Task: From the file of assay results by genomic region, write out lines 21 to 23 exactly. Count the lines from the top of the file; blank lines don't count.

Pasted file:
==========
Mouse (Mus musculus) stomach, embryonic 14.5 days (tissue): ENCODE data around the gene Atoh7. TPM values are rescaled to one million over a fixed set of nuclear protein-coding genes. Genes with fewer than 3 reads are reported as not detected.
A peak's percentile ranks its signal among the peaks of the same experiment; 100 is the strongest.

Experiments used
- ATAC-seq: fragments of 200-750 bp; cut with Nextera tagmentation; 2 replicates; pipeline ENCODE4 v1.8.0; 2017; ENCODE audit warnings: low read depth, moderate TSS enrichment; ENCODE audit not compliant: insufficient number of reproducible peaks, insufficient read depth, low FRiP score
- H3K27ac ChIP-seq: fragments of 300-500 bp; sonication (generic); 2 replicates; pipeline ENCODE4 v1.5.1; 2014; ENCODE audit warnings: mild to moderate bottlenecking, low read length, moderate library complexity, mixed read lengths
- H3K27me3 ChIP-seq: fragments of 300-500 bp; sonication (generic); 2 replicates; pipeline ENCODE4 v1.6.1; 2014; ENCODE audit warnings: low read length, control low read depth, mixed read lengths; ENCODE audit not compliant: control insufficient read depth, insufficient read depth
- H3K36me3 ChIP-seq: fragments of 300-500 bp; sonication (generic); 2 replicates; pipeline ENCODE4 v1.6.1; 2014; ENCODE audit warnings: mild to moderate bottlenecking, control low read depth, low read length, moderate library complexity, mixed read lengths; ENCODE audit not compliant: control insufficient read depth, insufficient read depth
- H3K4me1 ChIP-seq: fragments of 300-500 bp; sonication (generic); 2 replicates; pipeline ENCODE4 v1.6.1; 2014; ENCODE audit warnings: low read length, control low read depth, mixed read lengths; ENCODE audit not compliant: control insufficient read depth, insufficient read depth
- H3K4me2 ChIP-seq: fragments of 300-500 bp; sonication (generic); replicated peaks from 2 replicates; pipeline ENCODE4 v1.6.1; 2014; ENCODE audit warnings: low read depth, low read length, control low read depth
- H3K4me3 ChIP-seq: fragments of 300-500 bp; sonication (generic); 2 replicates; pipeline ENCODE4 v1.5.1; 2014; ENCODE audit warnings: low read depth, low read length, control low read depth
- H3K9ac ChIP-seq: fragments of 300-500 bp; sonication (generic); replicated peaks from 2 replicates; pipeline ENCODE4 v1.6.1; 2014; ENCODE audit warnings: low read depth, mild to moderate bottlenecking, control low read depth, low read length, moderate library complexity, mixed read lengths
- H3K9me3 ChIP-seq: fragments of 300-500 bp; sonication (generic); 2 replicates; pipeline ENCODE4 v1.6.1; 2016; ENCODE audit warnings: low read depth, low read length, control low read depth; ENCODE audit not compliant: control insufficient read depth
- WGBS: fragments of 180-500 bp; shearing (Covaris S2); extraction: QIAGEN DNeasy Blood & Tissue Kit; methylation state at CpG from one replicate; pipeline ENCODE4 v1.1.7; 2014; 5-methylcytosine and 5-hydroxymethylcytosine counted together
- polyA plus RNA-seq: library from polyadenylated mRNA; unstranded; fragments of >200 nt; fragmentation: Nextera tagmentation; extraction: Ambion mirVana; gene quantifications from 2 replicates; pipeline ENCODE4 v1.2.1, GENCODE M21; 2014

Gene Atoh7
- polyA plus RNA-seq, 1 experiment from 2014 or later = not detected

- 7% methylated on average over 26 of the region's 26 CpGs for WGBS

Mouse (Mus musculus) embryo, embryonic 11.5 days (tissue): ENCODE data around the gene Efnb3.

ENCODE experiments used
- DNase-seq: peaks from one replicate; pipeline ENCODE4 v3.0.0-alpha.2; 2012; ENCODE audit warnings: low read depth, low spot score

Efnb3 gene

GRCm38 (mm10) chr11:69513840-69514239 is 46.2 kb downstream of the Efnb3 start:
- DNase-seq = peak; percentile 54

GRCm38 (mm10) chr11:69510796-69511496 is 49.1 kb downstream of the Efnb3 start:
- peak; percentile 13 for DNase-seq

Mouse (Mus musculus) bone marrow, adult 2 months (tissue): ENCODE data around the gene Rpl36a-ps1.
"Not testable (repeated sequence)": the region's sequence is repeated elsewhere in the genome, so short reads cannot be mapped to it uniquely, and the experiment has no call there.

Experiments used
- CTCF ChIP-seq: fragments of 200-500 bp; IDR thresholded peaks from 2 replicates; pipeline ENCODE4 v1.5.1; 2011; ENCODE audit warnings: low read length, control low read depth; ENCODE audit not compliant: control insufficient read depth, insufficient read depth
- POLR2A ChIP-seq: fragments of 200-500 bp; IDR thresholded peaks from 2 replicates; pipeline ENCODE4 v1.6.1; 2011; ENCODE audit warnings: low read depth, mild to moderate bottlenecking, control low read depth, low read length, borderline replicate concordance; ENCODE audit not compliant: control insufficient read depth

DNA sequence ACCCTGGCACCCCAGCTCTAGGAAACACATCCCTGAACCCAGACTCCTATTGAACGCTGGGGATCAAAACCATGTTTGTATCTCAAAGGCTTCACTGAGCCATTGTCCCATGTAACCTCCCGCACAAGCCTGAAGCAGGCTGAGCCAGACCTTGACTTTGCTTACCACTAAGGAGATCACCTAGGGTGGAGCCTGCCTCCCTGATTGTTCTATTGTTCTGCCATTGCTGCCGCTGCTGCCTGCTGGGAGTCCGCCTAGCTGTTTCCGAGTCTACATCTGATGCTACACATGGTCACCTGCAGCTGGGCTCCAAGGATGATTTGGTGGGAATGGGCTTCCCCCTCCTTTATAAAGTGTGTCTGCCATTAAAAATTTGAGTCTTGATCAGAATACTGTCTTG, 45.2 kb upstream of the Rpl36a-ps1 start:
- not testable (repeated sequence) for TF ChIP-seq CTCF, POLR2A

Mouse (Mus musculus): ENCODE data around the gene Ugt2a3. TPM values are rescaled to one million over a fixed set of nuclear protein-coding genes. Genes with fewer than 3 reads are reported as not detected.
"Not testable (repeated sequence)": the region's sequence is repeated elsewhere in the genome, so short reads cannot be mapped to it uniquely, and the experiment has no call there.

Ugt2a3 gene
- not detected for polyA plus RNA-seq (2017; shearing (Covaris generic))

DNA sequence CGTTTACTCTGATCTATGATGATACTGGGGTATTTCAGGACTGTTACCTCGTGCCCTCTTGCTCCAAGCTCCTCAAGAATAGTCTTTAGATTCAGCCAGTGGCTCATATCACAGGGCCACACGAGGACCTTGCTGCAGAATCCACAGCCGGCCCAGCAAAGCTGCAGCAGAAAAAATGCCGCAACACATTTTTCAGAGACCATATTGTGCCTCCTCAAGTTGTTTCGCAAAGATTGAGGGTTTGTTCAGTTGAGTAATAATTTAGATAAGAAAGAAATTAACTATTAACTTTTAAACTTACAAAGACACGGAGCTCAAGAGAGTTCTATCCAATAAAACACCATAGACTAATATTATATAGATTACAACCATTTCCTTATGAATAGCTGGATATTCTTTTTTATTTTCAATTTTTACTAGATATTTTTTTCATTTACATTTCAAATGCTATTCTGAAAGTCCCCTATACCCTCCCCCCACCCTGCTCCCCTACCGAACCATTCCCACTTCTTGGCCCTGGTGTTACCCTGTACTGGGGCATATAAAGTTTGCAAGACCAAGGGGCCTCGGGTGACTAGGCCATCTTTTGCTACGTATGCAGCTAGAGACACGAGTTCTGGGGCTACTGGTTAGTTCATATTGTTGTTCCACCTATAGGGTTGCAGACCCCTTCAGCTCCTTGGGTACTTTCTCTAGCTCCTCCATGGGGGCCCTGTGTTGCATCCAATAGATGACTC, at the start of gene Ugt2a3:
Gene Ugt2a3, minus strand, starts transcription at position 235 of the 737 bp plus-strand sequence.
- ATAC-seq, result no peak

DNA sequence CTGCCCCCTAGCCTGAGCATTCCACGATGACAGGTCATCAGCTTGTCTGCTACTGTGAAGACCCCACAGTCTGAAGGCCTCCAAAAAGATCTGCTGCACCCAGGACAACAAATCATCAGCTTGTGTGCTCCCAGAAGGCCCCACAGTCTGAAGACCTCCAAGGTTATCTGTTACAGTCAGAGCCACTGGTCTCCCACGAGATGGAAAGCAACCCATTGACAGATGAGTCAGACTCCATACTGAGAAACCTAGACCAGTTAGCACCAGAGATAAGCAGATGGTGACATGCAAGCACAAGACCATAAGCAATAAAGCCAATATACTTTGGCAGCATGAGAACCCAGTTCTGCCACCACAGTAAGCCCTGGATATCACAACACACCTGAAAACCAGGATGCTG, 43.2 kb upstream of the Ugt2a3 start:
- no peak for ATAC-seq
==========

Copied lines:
Efnb3 gene

GRCm38 (mm10) chr11:69513840-69514239 is 46.2 kb downstream of the Efnb3 start:
- DNase-seq = peak; percentile 54